The composer Joseph Bertolozzi, bearing a meditative look, stood with his feet apart in front of a door frame inside the Eiffel Tower. Then, 57 metres above the Champs de Mars garden, he pulled a latex mallet from his tool bag and hit the frame hard, and then softer, with agility and rhythm. "That one was beautiful!" said Paul Kozel, a sound engineer, who recorded the dull thuds.
Bertolozzi, who lives in New York, is in Paris harvesting sounds for what he calls a "public art installation", a musical project that has taken him, Kozel and a team of seven to one of the most visited monuments in the world.
His mission is to "play the Eiffel Tower" by striking its surfaces, recording their sounds and using them as samples for an hour-long composition called Tower Music. He hopes for a live, on-site performance of the work to celebrate the tower's 125th anniversary next year.
"I'm exhilarated to be here," Bertolozzi said, before striking a wall with a sheepskin-padded log hanging from a leather strap. "I've been planning this for so long."
Knowing no French and lacking contacts in Paris, Bertolozzi has spent more than four years on his quest. He raised $40,000 from private donors and convinced the Eiffel Tower administration that he was a legitimate musician.
"Improbable" yet "extraordinary," Jean-Bernard Bros, the president of the Eiffel Tower operating company, said of the project, which he called "exceptional because it is rare, it is unique".
Bros, however, was noncommittal about allowing a live performance. "Let's see first what the sounds produce - the fruit of his effort," he said.
As outlandish as Bertolozzi's project seems, it is part of a long-standing tradition of percussion works produced by found objects. One example is Magnus Lindberg's Kraft, scored for orchestra and percussion "instruments" found in local junkyards, such as brake drums and wheel rims, and performed in recent years by the New York Philharmonic. This time the object happens to be a giant monument in a European capital, but it is not the first large structure from which Bertolozzi has created a work. He also composed Bridge Music, a piece consisting of sounds culled from the Franklin D. Roosevelt Mid-Hudson Bridge, near Poughkeepsie, in New York state.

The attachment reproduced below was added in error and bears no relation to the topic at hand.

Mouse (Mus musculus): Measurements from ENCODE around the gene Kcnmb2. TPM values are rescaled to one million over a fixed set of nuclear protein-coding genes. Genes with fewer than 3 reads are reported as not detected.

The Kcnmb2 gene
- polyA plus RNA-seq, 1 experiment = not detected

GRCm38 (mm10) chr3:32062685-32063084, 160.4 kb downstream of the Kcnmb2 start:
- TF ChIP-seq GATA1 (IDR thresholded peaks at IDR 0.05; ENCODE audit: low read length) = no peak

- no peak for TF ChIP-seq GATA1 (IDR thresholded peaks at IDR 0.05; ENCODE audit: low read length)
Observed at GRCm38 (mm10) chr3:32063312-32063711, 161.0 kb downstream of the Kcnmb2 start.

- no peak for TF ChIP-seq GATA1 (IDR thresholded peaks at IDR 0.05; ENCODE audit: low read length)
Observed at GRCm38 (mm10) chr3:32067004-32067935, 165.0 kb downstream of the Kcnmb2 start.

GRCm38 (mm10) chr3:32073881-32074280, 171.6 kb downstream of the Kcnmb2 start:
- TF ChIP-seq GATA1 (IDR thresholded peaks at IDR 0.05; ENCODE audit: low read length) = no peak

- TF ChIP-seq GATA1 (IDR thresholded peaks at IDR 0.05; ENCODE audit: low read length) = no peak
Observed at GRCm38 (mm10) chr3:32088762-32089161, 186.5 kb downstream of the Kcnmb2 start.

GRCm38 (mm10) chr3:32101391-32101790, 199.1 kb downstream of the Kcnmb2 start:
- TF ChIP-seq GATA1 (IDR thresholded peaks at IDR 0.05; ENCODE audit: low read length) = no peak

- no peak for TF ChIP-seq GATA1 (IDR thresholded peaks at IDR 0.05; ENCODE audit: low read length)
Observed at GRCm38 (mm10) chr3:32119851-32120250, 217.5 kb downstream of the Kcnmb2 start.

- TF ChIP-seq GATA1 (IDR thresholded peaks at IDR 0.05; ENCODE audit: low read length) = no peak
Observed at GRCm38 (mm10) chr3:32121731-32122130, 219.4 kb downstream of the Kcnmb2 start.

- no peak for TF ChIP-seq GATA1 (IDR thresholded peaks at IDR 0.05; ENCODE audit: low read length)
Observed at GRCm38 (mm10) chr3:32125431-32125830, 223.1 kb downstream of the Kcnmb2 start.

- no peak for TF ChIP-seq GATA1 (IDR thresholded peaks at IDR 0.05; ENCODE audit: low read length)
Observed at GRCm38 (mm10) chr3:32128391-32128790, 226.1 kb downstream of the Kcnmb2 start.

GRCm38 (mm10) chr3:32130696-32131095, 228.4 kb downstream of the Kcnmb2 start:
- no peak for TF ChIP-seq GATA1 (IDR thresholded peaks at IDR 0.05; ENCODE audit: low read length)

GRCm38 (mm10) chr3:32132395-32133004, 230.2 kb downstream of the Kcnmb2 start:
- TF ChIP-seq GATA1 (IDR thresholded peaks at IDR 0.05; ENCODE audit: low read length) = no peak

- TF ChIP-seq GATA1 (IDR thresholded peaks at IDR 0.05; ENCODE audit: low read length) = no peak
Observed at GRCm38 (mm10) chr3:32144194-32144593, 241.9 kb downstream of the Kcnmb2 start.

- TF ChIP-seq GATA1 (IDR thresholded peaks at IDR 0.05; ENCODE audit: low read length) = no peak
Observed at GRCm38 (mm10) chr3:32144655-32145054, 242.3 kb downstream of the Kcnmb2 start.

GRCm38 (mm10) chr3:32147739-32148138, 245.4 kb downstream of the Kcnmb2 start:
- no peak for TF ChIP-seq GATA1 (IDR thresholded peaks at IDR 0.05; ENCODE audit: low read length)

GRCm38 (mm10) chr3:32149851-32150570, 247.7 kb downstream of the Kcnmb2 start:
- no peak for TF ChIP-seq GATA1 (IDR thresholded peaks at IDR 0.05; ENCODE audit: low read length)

On the second day of a two-week expedition that started in May, Bertolozzi and his team had already recorded about 400 sounds. He struck girders, spindles and handrails with drum sticks, wooden dowels, Lucite mallets and rubber hammers, some of his own design.
"We see if the sounds have a pitch relation, like do re mi," Bertolozzi said. "The different dimensions of the Eiffel Tower give you different notes." For instance, "if you have a big panel, it will vibrate slower and longer, so you'll produce a deeper pitch, usually". The vertical shape of the tower, he said, "gives you a great number of resources if you need high notes, middle notes, low notes."
Bertolozzi said he originally felt some anxiety. "If I find 500 B flats on it, then what am I going to do?" he said. "But we're doing great. We're finding all kinds of notes."
The idea of playing on the Eiffel Tower struck Bertolozzi, an organist who also collects gongs, after his wife mimicked him striking a gong one day nearly a decade ago. "She 'banged' at the Eiffel Tower on a poster hanging on the wall of our bedroom," Bertolozzi said. "I thought, 'This would work."'
At the time, the Eiffel Tower seemed a stretch, so he turned his efforts to an instrument closer to home. "I knew Gustave Eiffel was a bridge builder, so I said, let me do something on a bridge here in America," Bertolozzi recalled.
The result, Bridge Music, was released in 2009 and reached No. 18 on the Billboard classical crossover charts. He could not find money for its live performance, but local authorities installed a permanent listening station on both sides of the bridge, where visitors can hear samples from April through October.
In preparation for his Parisian experiment, Bertolozzi studied the design of the Eiffel Tower. He listened to the works of French composers such as Ravel and Poulenc, whose pieces have elements of cafe music and street sounds. The tower, too, serves as "a deeper inspiration for me to try to find new ways of creating sounds," he said.
During his note-gathering, some tourists seemed a little puzzled, but the tower's staff found Bertolozzi's approach coherent and unsurprising.
Stephane Roussin, the chief engineer of the tower, said the structure made noises and vibrations. "It whispers," he said with a smile. "We often bang on it to make sure that the material isn't defective."